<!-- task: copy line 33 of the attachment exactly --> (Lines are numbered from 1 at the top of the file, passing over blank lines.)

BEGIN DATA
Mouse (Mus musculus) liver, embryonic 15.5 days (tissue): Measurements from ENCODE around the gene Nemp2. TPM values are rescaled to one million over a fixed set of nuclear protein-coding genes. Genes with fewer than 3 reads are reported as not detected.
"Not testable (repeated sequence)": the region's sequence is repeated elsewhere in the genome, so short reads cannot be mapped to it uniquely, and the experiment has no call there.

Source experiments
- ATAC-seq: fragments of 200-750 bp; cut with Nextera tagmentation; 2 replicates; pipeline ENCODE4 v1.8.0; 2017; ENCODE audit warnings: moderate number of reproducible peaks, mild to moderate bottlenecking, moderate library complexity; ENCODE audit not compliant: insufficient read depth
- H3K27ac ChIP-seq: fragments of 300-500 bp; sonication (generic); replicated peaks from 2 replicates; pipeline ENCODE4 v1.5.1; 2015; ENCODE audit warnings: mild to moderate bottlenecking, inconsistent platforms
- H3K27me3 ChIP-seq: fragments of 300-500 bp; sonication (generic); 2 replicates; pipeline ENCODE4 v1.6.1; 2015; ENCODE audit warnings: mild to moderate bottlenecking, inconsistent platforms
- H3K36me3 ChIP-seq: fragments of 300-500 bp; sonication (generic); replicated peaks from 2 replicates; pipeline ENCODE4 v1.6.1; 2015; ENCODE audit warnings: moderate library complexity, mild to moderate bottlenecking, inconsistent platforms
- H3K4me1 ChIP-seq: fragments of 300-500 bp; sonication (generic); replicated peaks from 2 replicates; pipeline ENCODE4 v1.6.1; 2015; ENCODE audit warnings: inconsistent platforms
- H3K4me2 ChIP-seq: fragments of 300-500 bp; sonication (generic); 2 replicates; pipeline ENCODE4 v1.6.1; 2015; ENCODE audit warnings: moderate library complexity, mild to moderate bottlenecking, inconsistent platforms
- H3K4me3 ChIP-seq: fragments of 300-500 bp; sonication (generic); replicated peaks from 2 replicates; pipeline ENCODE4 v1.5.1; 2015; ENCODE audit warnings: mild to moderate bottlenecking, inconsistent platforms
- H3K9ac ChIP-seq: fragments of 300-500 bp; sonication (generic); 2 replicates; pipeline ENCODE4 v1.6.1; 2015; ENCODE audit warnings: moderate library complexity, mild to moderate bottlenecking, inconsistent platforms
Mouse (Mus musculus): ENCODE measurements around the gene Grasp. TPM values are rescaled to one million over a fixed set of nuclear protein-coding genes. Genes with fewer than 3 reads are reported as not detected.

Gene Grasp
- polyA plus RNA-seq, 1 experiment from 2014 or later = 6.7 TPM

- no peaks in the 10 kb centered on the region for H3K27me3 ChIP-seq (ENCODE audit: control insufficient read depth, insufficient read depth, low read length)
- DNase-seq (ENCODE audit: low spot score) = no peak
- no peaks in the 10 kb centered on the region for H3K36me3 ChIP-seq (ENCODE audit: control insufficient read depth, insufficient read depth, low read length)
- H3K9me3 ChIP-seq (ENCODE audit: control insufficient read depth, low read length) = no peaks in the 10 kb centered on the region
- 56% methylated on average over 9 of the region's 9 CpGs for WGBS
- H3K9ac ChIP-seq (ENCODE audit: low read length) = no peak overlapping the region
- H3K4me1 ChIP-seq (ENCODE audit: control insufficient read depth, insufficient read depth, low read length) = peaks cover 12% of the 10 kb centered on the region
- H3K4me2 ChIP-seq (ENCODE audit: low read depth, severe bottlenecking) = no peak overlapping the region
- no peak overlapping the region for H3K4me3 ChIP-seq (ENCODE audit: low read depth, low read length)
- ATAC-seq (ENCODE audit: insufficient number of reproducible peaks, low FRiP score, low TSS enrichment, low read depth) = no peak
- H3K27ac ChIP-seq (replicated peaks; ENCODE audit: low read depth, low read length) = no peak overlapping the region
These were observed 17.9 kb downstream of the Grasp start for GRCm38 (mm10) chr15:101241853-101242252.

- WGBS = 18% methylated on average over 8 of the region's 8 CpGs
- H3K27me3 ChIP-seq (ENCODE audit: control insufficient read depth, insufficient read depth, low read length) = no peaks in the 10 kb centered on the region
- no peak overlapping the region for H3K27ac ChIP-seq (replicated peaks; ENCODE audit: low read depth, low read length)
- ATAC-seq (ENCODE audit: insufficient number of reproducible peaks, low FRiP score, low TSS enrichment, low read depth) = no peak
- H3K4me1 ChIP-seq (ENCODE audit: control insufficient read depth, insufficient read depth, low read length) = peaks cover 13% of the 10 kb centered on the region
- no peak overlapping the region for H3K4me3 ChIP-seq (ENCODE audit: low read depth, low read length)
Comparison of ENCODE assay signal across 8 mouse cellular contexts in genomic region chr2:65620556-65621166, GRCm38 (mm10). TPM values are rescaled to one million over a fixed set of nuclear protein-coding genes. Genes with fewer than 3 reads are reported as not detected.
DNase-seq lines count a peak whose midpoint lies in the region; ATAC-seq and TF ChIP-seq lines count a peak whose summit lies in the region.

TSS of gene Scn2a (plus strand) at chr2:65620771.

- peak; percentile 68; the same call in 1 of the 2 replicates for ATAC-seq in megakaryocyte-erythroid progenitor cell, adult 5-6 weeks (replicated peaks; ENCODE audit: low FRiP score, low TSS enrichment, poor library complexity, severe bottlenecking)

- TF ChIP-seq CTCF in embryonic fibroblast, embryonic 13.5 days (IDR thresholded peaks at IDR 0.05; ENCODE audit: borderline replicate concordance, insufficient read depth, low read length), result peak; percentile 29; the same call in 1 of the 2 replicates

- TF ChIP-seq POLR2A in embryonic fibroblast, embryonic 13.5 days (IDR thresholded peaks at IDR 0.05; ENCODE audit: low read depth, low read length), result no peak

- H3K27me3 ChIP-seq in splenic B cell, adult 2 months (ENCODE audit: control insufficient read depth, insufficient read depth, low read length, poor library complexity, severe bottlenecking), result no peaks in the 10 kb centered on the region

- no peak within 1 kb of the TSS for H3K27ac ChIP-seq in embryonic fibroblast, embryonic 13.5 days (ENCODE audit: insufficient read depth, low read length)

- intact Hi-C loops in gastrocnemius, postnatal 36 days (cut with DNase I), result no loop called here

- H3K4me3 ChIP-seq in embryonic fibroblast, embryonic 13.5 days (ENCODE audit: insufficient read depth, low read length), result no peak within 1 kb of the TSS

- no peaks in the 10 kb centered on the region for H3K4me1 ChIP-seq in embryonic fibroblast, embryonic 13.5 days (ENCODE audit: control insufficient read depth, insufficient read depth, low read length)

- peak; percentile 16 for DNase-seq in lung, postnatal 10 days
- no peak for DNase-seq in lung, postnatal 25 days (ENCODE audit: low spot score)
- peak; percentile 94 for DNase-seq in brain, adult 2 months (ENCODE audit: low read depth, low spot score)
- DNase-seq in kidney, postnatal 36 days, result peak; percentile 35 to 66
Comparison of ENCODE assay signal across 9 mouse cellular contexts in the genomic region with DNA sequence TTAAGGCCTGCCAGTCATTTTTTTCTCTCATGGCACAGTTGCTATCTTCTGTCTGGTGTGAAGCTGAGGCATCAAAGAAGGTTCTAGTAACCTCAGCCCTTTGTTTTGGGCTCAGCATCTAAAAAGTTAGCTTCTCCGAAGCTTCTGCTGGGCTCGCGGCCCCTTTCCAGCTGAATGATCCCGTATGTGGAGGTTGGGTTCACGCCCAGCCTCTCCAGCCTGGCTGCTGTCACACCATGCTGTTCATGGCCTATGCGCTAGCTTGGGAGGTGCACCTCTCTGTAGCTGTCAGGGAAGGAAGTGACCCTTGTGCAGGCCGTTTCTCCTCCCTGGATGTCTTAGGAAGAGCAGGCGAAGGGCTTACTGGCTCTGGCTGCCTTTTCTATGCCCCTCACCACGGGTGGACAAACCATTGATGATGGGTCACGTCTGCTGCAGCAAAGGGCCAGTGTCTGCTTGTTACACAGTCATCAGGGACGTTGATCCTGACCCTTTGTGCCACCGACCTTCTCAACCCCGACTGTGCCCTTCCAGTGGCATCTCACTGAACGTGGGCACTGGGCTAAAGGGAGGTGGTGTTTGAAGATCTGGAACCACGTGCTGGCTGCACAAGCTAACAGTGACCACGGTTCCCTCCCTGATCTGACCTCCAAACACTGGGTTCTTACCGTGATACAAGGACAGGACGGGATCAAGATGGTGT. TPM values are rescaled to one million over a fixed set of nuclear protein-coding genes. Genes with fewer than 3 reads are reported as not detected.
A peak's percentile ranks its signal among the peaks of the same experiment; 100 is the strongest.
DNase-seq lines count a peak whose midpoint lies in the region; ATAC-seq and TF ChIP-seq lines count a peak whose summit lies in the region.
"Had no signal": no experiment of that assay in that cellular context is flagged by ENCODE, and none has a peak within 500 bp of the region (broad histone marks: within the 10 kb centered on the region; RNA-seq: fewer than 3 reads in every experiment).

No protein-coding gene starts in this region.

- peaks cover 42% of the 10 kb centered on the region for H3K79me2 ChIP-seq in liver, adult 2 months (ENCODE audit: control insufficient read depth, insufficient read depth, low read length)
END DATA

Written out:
Comparison of ENCODE assay signal across 8 mouse cellular contexts in genomic region chr2:65620556-65621166, GRCm38 (mm10). TPM values are rescaled to one million over a fixed set of nuclear protein-coding genes. Genes with fewer than 3 reads are reported as not detected.